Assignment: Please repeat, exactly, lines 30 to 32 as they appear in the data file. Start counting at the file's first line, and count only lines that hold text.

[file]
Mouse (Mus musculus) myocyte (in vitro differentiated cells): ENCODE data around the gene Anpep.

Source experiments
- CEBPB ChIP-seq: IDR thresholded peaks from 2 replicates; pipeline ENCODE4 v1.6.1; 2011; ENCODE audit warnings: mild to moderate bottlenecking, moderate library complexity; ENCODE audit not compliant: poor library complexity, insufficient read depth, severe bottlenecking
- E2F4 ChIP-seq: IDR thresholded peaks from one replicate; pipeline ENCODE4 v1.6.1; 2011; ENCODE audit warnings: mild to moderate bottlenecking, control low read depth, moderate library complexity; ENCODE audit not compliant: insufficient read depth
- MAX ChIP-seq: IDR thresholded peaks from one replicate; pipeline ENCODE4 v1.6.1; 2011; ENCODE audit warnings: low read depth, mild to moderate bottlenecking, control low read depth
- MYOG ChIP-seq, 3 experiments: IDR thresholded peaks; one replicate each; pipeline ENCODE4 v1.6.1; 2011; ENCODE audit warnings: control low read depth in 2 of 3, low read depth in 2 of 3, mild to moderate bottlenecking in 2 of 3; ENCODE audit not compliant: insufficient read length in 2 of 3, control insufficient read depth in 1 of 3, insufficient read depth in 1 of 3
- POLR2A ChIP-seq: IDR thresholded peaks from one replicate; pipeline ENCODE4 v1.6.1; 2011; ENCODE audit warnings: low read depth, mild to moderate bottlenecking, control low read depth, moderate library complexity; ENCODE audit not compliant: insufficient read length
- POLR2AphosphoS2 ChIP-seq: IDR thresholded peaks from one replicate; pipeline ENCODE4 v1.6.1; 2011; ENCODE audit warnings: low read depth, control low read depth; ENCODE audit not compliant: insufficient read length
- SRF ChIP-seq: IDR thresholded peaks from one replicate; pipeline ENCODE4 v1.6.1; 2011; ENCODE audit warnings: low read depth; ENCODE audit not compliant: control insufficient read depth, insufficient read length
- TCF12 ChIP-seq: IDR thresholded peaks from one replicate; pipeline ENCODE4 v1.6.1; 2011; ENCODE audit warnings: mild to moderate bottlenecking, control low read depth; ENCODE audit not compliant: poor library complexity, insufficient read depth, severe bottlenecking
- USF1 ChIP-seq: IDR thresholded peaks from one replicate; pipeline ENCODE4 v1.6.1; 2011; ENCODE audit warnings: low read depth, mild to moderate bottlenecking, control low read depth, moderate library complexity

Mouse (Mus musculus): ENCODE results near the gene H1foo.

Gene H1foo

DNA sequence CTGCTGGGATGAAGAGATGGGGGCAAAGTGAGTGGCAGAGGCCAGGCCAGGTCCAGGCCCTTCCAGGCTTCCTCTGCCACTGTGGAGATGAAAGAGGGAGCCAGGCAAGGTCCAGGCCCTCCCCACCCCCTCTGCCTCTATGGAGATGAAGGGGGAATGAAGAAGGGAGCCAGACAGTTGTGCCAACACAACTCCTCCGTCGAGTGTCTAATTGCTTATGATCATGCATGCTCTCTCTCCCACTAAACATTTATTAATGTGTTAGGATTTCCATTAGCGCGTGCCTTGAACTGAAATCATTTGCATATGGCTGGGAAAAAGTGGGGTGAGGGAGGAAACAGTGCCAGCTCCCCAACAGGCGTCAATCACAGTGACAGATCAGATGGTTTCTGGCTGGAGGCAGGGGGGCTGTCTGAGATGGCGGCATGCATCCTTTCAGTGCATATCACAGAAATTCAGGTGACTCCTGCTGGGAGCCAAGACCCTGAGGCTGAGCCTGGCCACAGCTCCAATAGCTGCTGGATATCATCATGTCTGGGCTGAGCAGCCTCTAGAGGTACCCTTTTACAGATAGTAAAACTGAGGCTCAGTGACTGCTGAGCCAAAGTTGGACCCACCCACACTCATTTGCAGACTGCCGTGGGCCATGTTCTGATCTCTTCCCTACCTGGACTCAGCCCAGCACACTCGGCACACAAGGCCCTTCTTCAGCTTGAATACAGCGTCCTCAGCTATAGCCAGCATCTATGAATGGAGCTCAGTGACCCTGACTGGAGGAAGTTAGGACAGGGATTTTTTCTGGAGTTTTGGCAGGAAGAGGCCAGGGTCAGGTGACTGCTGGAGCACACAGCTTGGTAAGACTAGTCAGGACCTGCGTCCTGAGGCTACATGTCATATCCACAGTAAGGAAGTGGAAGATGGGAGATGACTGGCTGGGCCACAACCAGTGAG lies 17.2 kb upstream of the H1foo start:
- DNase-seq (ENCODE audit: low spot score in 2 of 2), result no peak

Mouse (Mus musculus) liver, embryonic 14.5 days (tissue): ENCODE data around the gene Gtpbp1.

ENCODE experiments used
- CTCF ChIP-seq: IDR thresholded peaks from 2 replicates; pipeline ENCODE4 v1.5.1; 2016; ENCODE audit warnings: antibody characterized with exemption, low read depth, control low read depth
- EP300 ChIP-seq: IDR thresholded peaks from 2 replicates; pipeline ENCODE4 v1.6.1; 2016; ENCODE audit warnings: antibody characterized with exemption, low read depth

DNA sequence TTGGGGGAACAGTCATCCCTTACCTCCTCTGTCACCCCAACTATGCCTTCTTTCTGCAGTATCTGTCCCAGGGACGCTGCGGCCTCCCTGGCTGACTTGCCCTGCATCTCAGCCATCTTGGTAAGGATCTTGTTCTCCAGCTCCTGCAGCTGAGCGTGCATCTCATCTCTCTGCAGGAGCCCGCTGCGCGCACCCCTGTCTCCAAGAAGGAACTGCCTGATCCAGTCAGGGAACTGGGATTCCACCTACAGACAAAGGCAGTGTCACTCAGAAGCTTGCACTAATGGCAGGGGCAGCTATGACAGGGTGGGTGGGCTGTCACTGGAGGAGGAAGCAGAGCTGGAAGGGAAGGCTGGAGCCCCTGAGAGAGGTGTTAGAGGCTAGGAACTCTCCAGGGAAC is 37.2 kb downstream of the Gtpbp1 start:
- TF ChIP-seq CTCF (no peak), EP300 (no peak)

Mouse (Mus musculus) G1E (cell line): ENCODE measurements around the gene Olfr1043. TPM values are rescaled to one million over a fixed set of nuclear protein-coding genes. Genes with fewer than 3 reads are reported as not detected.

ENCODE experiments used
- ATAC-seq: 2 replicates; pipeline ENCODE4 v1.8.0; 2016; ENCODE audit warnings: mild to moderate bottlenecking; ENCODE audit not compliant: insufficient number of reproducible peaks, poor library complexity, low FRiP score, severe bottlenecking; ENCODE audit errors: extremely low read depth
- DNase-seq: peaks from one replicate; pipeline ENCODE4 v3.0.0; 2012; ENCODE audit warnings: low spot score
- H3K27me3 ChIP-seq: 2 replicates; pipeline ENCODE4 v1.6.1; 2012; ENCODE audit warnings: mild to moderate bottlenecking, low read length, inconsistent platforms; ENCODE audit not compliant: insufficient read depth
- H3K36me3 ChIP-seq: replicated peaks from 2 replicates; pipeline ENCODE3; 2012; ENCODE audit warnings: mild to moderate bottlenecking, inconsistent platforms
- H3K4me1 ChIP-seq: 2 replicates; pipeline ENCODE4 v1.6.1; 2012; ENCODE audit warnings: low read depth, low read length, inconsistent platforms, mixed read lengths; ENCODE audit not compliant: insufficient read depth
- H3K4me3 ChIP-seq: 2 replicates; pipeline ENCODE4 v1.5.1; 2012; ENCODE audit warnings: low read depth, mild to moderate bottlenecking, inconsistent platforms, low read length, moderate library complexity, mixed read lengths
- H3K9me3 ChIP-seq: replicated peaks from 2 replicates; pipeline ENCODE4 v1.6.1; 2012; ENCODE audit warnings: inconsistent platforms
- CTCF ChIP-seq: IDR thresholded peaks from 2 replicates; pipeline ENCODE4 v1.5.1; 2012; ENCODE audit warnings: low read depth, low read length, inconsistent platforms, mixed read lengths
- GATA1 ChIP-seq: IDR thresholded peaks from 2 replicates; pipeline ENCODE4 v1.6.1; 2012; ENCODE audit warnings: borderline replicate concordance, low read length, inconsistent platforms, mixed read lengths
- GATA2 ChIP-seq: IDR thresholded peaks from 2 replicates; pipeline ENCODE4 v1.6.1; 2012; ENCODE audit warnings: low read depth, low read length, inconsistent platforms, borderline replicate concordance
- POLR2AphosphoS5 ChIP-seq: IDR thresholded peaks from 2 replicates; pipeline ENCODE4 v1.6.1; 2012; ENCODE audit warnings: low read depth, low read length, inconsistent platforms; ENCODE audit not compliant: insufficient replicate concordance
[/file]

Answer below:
- H3K9me3 ChIP-seq: replicated peaks from 2 replicates; pipeline ENCODE4 v1.6.1; 2012; ENCODE audit warnings: inconsistent platforms
- CTCF ChIP-seq: IDR thresholded peaks from 2 replicates; pipeline ENCODE4 v1.5.1; 2012; ENCODE audit warnings: low read depth, low read length, inconsistent platforms, mixed read lengths
- GATA1 ChIP-seq: IDR thresholded peaks from 2 replicates; pipeline ENCODE4 v1.6.1; 2012; ENCODE audit warnings: borderline replicate concordance, low read length, inconsistent platforms, mixed read lengths